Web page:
• Skip counted using beanbags.
  • Modeled mathematical symbols in beeswax (see photo above). We used these in conjunction with our beeswax numbers to create easy problems to solve.

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For more posts about grade 1 click the image below.

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6 thoughts on “Grade 1: Four Processes Math Block

  1. Long time greetings. I haven’t been around because I’ve been staying up late late late thinking “math” and reading Melisa’s book. Thank you! Learning the 4 processes together makes so much sense. The girls and I were talking about it on our morning walk and I explained that’s how we already think about things. We used our favorite “m-n-m’s” examples and went through all 4 processes with the same 6 pieces of candy and the same 3 people as we walked(: I think it’s going to be a great fit.

    (I’ll also add that I think your story is sweet and lovable and that “loathe” is not too strong of a word for my feelings about Melisa’s gnome story. But my blood is getting a little bubbly, so I’m going to stop thinking about it now. Anyhow, we’ll be using something like yours (;

    I am so hoping that the actions, drawings and stories of the processes that Waldorf uses are going to be the ticket. Thank you for your gifts and reflections xox I am the grateful recipient of a mother’s wisdom who came to Waldorf two years before me with a then 3rd grader too (:

    • You want to know what is so funny (and I may have told you this before) I thought I was the LAST person who came to Waldorf – and that was one of my reasons for not wanting to start a blog. It was like everyone who was going to know about Waldorf, knew about it already. Oh, my little, little mind.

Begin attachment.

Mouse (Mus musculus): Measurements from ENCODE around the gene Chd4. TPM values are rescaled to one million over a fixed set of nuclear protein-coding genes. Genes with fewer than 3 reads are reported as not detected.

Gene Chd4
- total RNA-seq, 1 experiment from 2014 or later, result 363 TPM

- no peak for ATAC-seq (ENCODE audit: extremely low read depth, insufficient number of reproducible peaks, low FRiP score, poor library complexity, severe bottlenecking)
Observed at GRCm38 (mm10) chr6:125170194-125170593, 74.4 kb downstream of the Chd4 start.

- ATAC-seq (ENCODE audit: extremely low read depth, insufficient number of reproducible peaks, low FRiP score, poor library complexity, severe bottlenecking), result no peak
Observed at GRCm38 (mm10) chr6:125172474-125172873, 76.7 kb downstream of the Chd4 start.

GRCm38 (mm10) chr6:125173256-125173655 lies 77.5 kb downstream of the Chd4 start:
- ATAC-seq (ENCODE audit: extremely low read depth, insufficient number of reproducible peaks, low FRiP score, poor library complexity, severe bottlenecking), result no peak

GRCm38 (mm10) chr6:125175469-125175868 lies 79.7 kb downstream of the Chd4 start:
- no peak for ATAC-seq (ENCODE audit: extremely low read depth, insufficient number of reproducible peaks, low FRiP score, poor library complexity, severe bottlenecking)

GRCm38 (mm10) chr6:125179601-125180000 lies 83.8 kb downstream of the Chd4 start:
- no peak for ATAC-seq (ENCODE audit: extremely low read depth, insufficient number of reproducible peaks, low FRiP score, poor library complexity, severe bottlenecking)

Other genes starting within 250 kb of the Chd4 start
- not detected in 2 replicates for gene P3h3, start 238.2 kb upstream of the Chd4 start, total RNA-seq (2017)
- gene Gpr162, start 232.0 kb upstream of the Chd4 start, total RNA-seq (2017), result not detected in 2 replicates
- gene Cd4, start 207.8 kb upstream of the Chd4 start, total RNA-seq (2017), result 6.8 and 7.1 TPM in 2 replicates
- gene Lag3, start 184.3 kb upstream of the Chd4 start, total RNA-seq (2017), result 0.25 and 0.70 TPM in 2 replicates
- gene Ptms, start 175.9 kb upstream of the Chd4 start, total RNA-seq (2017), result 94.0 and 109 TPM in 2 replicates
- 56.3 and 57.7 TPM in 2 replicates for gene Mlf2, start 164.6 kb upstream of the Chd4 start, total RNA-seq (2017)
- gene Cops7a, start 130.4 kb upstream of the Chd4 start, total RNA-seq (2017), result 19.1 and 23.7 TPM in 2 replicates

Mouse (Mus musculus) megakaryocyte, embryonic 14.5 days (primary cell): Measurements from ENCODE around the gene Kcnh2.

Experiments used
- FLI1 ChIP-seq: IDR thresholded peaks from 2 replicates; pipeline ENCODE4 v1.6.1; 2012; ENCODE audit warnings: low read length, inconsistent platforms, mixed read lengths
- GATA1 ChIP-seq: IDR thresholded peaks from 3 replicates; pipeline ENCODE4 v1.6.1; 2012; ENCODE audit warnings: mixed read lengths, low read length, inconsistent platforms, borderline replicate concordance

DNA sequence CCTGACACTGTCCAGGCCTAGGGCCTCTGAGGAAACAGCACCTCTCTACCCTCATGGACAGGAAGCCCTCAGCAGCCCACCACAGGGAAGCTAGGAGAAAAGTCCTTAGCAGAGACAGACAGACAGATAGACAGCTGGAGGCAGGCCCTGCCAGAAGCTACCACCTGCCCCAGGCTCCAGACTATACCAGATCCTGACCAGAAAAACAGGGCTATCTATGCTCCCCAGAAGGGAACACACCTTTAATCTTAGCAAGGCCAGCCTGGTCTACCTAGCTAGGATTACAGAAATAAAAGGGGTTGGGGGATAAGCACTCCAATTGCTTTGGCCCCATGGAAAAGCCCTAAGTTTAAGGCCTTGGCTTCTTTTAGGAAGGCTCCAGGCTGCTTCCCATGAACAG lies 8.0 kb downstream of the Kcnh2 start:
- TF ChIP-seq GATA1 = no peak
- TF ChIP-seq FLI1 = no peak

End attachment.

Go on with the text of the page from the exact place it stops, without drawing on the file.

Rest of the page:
I was also thinking about Christopherus – they have a second grade math book. I have it, but haven’t looked at it yet. I LOVE their grade 4 guide and am still using it in grade 5. I will try to thumb through the grade 2 one and let you know what I think.

  2. I really love your way. I, like Mama have an aversion to certain ways of teaching. Although I have the Christopherus first grade curriculum, the boy got a little bored before getting to the 4 processes, I think I will go back and look it over again. Your description is beautiful! Thank you! p.s. I started a new blog http://www.homeschoolingmyway.com my old one was http://www.breaktheparentingmold.com I wanted to break up the parenting anecdotes and the homeschooling ones. I would love to share this post by way of a link on my new blog if it’s OK with you :-)

    All the best,
    Jen

    • Hey Jen,
      I will check it out. Link away, no problem.

      Do you have the older edition of the grade 1 syllabus by Christopherus (it is spiral bound) or the new one (it is in a binder). I really like the old edition – frankly the newer ones in the binders overwhelm me.

      Glad you liked this post – it was a lot of fun.

      Sheila

  3. Pingback: Learning Math Visually |